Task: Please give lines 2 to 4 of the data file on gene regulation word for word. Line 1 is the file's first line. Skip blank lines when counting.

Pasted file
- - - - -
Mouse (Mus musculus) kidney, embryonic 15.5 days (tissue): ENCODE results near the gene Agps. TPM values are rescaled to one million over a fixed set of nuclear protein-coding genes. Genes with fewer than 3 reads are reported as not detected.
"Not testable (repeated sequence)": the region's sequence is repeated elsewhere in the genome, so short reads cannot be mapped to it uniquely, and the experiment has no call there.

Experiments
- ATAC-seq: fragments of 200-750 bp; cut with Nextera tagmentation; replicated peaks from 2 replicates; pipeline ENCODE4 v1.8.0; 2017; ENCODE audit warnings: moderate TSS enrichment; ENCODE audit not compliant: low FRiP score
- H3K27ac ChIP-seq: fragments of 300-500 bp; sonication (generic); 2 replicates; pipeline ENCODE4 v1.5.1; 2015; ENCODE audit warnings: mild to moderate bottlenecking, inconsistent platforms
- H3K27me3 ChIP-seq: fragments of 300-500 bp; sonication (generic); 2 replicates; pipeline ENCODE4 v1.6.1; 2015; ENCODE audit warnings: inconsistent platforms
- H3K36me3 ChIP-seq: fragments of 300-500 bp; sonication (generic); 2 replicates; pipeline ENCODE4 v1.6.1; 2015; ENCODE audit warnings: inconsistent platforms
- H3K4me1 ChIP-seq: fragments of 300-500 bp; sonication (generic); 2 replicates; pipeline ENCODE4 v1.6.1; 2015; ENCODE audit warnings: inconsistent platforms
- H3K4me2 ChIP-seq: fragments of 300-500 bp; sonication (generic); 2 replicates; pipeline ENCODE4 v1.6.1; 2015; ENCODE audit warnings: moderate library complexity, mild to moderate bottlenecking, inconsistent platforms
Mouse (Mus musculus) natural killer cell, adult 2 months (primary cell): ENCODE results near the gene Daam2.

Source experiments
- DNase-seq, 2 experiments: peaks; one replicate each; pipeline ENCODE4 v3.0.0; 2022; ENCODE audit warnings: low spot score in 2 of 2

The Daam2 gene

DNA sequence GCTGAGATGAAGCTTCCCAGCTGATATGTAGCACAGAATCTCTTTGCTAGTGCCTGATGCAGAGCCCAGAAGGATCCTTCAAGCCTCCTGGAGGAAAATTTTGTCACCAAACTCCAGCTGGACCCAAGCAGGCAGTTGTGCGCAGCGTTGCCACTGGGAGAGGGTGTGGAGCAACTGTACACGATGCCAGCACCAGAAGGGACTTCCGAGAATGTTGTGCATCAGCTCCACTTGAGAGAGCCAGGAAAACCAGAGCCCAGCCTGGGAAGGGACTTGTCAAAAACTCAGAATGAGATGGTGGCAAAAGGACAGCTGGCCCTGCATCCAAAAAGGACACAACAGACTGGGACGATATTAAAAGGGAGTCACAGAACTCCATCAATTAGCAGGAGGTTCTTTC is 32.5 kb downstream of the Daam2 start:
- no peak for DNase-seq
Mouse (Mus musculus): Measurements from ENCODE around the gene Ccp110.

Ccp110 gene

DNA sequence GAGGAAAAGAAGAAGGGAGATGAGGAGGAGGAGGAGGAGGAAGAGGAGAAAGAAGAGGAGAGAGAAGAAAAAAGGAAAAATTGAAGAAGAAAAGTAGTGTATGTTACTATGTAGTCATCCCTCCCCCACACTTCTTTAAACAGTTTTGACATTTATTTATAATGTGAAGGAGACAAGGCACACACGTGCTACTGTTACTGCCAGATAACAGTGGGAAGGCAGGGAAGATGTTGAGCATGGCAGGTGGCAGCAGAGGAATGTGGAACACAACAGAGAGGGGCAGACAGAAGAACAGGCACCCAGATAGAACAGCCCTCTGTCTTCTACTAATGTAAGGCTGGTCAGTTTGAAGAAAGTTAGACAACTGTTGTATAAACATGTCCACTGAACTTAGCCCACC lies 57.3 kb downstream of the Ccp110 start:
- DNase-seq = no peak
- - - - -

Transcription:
"Not testable (repeated sequence)": the region's sequence is repeated elsewhere in the genome, so short reads cannot be mapped to it uniquely, and the experiment has no call there.

Experiments
- ATAC-seq: fragments of 200-750 bp; cut with Nextera tagmentation; replicated peaks from 2 replicates; pipeline ENCODE4 v1.8.0; 2017; ENCODE audit warnings: moderate TSS enrichment; ENCODE audit not compliant: low FRiP score